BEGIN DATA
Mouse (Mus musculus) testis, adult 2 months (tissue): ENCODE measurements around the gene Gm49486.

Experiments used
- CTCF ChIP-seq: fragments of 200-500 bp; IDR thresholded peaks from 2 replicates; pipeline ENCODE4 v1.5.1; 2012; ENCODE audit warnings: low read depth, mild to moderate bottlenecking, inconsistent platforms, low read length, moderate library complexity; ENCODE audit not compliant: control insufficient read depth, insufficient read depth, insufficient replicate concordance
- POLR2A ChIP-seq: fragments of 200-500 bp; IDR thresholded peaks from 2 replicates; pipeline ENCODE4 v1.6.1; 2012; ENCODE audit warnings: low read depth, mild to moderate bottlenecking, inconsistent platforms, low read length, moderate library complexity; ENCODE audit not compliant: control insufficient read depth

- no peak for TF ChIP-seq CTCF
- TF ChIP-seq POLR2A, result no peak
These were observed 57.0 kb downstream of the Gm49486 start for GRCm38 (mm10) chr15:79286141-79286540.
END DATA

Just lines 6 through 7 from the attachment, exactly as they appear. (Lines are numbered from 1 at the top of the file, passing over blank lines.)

- TF ChIP-seq POLR2A, result no peak
These were observed 57.0 kb downstream of the Gm49486 start for GRCm38 (mm10) chr15:79286141-79286540.